Dubbed 'zilla eggs', the mini Hass avocados are about a third of the usual size - and 24 times smaller than the giant-sized Avozilla avocado which Tesco has sold in a limited number of stores in the last few years.
They weigh a tiny 70g each.
"They are perfect for customers who want to snack, without the usual fuss or worry of wasting the other half of the avocado," says Tesco buyer James Cantoni.
They also have a thinner skin than normal, meaning they can be peeled easily by hand and eaten as a snack. And, says Tesco, they are just as high quality and taste just as good as their full-sized cousins.
However, Tesco says there's another reason for stocking the miniature fruit: it helps producers, who previously tended to throw them away.
These particular avocadoes come from South Africa, where a hotter, drier summer has left many fruit undersized - and growers struggling to sell them.
"At Tesco we're passionate about working in partnership with our suppliers to tackle food waste from farm to fork," says Cantoni.
"These zilla eggs are a brilliant way to offer customers great tasting, high quality avocados, which previously would have been rejected by growers because of their size."
The company says that demand for avocadoes has risen by 30% over the last year - indeed, they're now even more popular than oranges. They are believed to have great health benefits, thanks to a high level of protein and mono-unsaturated fatty acids, and are claimed to help reduce the risk of cancer and heart disease.
However, there's been a global shortage, thanks to factors such as huge demand in China and a strike by Mexican growers.
Earlier this year, Morrisons made an effort to tackle the problem by selling 'wonky' versions with blemished skins for 39p, less than half the usual price.
Tesco's bought 1,500 cases of the mini avocados, and says they will be available in 100 stores until stocks run out, priced at £2 for a pack of six.
Seven of the craziest supermarket glitches
Seven of the craziest supermarket glitches
One of the most popular glitches, was a wine deal at Tesco back in November 2012, where a series of offers clashed, leaving a bottle of £9.99 wine selling for £1.50.
The 'three wines for £10' deal apparently clashed with a '25% off when you buy six or more bottles' deal. The 25% was accidentally taken off the original price rather than the reduced one, leaving the wine at rock bottom prices. Deal-hunters cleared the shelves around the country.
Perhaps the most popular glitch from Tesco came in June 2011, when instead of taking £4 off the cost of a £20 case of beer, the supermarket accidentally started selling the cases for £4. The ensuring rush was nicknamed the 'beer stampede'.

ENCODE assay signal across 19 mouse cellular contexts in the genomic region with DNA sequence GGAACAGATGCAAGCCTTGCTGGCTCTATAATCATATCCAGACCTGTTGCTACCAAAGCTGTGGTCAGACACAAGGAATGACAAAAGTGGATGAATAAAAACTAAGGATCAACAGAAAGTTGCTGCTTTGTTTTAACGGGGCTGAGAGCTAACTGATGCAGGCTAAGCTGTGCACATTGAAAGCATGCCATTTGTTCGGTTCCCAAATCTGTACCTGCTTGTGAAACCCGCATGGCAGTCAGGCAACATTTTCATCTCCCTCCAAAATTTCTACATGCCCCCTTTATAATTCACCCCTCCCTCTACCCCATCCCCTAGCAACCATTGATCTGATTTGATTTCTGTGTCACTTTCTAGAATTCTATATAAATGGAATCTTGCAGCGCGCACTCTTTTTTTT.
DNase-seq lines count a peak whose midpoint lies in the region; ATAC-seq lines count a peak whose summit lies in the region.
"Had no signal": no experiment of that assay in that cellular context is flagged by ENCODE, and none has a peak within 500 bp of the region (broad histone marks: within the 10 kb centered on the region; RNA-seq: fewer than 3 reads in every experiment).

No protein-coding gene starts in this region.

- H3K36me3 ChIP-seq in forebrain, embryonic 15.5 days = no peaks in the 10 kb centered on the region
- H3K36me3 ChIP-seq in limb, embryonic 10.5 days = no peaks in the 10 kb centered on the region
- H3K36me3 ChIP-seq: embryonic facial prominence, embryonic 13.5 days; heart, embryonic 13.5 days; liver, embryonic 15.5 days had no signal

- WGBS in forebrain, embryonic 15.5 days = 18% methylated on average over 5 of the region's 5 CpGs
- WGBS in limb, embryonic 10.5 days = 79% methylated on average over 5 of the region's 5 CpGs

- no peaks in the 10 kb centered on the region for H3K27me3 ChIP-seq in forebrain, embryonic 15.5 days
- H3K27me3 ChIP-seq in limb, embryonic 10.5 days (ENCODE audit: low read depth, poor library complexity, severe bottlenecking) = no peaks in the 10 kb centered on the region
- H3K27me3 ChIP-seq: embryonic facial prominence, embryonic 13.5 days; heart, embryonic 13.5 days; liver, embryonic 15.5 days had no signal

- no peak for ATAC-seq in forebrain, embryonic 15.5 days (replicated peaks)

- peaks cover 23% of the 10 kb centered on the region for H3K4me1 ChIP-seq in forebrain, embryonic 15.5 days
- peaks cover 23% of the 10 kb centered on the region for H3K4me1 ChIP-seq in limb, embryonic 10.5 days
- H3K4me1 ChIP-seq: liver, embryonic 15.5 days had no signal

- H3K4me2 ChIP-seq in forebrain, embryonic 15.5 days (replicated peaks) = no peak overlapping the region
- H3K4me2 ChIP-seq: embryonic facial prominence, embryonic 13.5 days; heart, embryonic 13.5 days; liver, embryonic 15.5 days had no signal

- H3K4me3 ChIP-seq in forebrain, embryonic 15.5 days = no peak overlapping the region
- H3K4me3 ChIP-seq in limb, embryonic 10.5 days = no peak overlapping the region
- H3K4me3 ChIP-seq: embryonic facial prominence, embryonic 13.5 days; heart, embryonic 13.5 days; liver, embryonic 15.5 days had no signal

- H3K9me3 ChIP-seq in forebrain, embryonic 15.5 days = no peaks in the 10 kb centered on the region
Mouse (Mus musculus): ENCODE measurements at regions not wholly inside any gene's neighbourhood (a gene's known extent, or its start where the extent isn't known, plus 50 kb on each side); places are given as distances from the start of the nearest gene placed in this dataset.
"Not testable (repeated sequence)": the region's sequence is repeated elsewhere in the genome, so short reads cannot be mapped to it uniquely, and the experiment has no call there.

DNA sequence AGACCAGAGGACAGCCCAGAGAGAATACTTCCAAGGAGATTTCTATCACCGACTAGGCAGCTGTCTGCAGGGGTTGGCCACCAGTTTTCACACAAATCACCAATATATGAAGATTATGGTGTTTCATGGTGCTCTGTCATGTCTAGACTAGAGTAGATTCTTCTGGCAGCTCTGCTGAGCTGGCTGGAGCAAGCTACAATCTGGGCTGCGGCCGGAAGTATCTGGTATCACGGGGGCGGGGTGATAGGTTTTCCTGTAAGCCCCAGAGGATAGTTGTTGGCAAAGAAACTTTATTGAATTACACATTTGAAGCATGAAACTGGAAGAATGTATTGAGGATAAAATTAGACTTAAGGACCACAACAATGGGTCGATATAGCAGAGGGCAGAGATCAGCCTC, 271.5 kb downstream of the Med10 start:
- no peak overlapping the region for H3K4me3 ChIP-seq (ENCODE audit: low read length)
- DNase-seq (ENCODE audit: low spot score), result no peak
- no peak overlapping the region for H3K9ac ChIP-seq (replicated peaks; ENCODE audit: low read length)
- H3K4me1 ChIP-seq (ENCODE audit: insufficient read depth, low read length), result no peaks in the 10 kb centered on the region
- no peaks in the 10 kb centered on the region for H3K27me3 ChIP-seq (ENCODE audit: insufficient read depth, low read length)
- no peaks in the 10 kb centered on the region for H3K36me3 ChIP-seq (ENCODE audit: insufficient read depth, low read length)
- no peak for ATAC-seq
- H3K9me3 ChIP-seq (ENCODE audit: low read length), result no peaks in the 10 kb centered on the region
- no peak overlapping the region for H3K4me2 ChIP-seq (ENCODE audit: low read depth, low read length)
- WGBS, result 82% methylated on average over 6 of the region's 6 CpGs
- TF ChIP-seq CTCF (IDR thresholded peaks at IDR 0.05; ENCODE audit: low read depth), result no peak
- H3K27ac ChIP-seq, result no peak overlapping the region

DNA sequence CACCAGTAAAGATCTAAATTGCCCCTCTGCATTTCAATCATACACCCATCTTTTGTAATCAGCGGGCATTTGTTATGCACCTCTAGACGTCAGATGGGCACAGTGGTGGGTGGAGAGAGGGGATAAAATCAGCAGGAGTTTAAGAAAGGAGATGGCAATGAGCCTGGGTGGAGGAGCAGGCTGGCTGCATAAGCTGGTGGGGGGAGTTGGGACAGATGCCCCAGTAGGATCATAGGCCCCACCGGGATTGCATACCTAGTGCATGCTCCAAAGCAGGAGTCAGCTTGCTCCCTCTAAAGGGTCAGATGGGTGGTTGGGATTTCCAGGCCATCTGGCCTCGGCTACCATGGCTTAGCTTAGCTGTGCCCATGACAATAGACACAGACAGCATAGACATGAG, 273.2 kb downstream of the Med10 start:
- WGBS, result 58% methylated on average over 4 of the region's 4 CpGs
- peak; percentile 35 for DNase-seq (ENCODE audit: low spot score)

Sadly not every supermarket pricing glitch comes with such a happy ending for consumers. In March last year the bargain-hunters thought their luck was in, when Tesco accidentally priced the new iPad at just £44.99 instead of around £650. Sadly it spotted the mistake before shipping the goods. The small print on its website meant it could refuse to sell at this price, and refund their customers instead.
In September 2012, Asda was responsible for one of the most expensive glitches. The Asda Price Guarantee offered vouchers to customers who could have got their shopping cheaper elsewhere.
However, when certain trigger products were in the basket, the supermarket massively under-priced the shopping at other supermarkets, and offered huge vouchers to shoppers. In many instances the vouchers came to roughly the same as the cost of the shopping.
In April, a mistake on their website resulted in Tesco selling 8 packs of Bulmers cider 568ml bottles for £5 - rather than a six pack for £8.
Deal-hunters snapped up the deal online, and had varying degrees of success. Some had their order delivered in full, others had six delivered for £5 - and were able to negotiate their way to another two, while others were offered six for £5 or their money back.
October last year saw one of the most famous glitches, when Tesco Terry's Chocolate Oranges were subject to two deals at the same time, and the price dropped from £2.75 to 29p. There were plenty of people getting chocolate oranges last Christmas.
A buy-one-get-one-free deal went awry at Tesco in March. People putting four tubs of I can't Believe It's Not Butter or Oykos yogurt packs into the trolley were only being charged for one.
Soon the online deal-hunting community was in action, with one person bagging 50 tubs of butter and 22 pots of yogurt for £8.79 - a saving of £133.89.